6) Elevated cortisol production and an overstimulated sympathetic nervous system cause suppression of many organ functions, elevate inflammation, and increase muscle protein metabolism.



  1. Normal creatinine lab minimum and maximum: Quest Diagnostics – Creatinine
  2. Estimated Glomerular Filtration Rate (eGFR). National Kidney Foundation. Published December 24, 2015. Accessed June 8, 2023.
  4. A steady increase in mortality was predicted for Medicare patients (aged > or = 65 years) who were hospitalized for myocardial infarction (n = 44,437) who had increased levels of BUN > 17 mg/dL(> 6.1 mmol/L), creatinine > 1.0 mg/dL (> 88.4 micromol/L), and eGFR < 100 mL/min per 1.73 m2 and in patients who experienced heart failure who had increased levels of BUN > 16 mg/dL (> 5.7 mmol/L), creatinine > 1.1 mg/dL (> 97.2 micromol/L), and a Mayo eGFR <=  90 mL/min per 1.73 m2. Gotsman I, Zwas D, Planer D, Admon D, Lotan C, Keren A. The significance of serum urea and renal function in patients with heart failure. Medicine (Baltimore). 2010;89(4):197-203. [PubMed]
  5. “In our experience with athletes, we frequently observed high creatinine values, near or higher than 115 μmol/L (1.3 mg/dL).” Banfi G, Del Fabbro M. Serum creatinine values in elite athletes competing in 8 different sports: comparison with sedentary people. Clin Chem. 2006;52(2):330-331. [PubMed]
  6. Levey AS, Eckardt KU, Tsukamoto Y, et al. Definition and classification of chronic kidney disease: a position statement from Kidney Disease: Improving Global Outcomes (KDIGO). Kidney Int. 2005;67(6):2089-2100 [PubMed] [Google Scholar]
  7. Stevens L, Perrone RD.Drugs that elevate the serum creatinine concentration UpToDate Online. Accessed December 17, 2008.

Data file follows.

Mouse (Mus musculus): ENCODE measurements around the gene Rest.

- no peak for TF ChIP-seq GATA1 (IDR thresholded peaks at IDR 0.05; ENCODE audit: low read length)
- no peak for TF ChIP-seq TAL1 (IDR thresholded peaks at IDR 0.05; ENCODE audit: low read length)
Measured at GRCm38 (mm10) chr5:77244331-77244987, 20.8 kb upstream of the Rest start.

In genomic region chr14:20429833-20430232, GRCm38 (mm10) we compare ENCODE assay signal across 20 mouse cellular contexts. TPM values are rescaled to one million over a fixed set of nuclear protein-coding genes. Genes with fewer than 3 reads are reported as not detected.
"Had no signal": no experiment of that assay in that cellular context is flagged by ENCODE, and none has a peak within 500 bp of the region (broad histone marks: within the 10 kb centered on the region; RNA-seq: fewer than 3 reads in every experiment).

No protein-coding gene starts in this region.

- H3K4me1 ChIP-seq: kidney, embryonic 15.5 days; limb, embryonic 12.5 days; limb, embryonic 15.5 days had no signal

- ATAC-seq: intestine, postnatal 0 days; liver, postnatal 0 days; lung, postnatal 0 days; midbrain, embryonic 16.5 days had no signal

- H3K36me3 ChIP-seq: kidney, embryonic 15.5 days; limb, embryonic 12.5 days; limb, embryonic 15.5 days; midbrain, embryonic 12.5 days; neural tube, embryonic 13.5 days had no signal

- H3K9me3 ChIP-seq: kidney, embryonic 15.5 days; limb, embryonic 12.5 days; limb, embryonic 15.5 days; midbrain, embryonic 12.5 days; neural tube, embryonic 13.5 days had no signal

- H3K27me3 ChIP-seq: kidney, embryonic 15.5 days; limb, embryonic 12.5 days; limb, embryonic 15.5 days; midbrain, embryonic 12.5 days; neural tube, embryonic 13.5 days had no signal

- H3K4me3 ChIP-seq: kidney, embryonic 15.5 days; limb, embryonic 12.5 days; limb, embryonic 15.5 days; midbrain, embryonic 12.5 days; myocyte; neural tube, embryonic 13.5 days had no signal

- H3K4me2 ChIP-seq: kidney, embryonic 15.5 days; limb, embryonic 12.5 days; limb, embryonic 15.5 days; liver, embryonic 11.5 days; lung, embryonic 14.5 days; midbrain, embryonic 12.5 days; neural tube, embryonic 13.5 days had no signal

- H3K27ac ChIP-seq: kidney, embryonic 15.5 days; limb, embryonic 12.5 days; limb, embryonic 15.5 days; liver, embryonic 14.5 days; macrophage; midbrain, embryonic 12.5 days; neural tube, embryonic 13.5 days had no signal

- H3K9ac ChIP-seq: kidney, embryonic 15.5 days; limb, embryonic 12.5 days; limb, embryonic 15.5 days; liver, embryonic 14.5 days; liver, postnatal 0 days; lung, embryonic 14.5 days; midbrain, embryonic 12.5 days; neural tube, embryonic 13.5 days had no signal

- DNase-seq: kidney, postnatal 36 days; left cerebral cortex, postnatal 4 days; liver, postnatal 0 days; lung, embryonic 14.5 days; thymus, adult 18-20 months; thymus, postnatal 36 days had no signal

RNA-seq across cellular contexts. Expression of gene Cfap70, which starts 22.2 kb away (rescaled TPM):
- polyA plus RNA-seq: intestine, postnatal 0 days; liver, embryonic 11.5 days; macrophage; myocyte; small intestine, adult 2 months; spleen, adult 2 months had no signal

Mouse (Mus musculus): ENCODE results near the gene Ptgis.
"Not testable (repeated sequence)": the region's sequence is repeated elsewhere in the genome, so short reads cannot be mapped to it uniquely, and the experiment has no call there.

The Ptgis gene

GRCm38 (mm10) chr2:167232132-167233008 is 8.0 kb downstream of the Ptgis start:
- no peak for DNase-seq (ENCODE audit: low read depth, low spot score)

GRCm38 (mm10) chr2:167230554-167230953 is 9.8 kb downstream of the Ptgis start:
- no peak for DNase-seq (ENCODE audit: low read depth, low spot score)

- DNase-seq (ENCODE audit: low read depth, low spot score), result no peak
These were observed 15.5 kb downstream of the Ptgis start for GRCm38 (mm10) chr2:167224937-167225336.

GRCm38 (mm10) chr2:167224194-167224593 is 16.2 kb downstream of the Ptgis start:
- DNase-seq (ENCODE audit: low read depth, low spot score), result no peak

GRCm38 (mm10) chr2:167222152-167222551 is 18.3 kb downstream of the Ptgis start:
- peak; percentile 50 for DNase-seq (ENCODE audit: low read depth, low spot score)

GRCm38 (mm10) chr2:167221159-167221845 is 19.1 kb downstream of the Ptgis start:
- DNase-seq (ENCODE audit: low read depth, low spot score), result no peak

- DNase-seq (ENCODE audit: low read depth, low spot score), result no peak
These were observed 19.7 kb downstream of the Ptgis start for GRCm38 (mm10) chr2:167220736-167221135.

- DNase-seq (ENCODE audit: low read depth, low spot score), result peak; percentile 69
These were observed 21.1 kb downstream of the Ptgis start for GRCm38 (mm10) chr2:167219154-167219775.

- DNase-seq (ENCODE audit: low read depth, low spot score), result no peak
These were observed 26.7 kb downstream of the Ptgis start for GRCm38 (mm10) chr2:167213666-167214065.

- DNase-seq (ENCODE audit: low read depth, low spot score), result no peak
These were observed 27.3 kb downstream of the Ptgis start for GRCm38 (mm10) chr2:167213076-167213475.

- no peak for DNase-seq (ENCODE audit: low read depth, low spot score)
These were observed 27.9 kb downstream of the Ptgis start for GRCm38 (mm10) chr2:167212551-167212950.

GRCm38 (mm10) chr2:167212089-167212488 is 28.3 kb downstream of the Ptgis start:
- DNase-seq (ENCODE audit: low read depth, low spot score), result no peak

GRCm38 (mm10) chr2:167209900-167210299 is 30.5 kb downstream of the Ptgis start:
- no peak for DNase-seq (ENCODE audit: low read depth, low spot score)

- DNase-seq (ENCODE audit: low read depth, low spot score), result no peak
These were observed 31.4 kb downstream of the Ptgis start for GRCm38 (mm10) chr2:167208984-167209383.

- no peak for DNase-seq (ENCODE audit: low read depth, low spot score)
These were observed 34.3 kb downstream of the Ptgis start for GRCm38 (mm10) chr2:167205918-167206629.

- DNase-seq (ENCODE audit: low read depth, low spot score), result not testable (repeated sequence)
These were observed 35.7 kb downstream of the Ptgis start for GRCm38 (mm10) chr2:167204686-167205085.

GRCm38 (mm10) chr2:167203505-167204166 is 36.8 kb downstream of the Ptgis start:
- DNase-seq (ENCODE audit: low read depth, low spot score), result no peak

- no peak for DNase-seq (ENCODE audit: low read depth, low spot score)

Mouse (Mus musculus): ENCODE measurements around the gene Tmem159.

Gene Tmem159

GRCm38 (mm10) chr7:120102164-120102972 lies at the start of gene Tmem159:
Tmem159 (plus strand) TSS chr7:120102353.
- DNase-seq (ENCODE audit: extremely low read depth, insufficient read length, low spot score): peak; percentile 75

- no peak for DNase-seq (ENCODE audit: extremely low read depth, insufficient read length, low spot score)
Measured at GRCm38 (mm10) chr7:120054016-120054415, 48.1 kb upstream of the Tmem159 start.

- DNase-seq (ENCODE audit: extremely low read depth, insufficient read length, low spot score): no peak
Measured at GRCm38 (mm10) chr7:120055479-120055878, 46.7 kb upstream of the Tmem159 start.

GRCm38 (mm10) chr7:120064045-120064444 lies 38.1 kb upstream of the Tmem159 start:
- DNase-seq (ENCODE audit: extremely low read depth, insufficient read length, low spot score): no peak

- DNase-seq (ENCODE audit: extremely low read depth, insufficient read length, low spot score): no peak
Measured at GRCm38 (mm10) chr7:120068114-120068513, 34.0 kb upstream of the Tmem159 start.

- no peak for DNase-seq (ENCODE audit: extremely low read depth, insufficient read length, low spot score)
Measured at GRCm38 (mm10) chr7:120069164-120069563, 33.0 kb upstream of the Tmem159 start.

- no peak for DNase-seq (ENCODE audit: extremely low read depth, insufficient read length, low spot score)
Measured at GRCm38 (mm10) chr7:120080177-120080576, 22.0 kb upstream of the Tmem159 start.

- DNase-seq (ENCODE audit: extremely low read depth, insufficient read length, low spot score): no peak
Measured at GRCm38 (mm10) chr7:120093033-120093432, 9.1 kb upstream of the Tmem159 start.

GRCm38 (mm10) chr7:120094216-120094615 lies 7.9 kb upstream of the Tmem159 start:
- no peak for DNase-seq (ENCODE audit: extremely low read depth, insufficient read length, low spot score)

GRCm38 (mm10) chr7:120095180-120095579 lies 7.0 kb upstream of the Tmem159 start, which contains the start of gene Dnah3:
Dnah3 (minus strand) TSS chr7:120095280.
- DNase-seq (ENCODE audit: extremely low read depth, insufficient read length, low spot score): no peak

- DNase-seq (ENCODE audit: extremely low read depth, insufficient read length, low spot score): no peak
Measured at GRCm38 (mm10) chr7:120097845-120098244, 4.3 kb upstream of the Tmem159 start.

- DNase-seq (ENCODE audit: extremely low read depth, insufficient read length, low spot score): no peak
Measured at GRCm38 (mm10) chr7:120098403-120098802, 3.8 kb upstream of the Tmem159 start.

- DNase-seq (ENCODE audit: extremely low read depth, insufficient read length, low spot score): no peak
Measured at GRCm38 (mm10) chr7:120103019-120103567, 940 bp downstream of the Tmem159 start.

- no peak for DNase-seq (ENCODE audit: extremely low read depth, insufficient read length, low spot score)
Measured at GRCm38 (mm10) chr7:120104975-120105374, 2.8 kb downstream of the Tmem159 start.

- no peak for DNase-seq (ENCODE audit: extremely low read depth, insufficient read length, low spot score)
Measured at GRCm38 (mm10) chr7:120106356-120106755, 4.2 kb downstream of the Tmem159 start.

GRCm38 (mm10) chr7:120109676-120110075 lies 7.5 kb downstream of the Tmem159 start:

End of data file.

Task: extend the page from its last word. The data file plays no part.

8. Warren GV, Korbet SM, Schwartz MM, Lewis EJ. Minimal change glomerulopathy associated with nonsteroidal antiinflammatory drugs. Am J Kidney Dis. 1989February;13(2):127-130 [PubMed] [Google Scholar]
  9. Aronson D et tal. Elevated blood urea nitrogen level as a predictor of mortality in patients admitted for decompensated heart failure. The Am J Med 2004; 116, 7: 466-73.
  10. Mehta AR. Why does the plasma urea concentration increase in acute dehydration? Advances in physiology education 2008; 32, 4: 336.
  11. Andreev, E., et al. (2001). A rise in plasma creatinine that is not a sign of renal failure: Which drugs can be responsible? Journal of International Medicine.
  12. Berg, K. J., et al. (1989). Renal effects of trimethoprim in ciclosporin- and azathioprine-treated kidney-allografted patients. Nephron.
  13. LaPelusa A, Kaushik R. StatPearls [Internet]. StatPearls Publishing; Treasure Island (FL): Nov 14, 2022. Physiology, Proteins.
  14. Benjamin O, Lappin SL. StatPearls [Internet]. StatPearls Publishing; Treasure Island (FL): Jul 19, 2022. Kwashiorkor
  15. ROSE WC. The amino acid requirements of an adult man. Nutr Abstr Rev. 1957 Jul;27(3):631-47.
  16. Watford M. The urea cycle: Teaching intermediary metabolism in a physiological setting. Biochem Mol Biol Educ 2003; 31, 5: 289-97.
  17. Wu G. Amino acids: metabolism, functions, and nutrition. Amino Acids. 2009 May;37(1):1-17. 
  18. de Koning TJ. Amino acid synthesis deficiencies. Handb Clin Neurol. 2013;113:1775-83.
Comments are closed.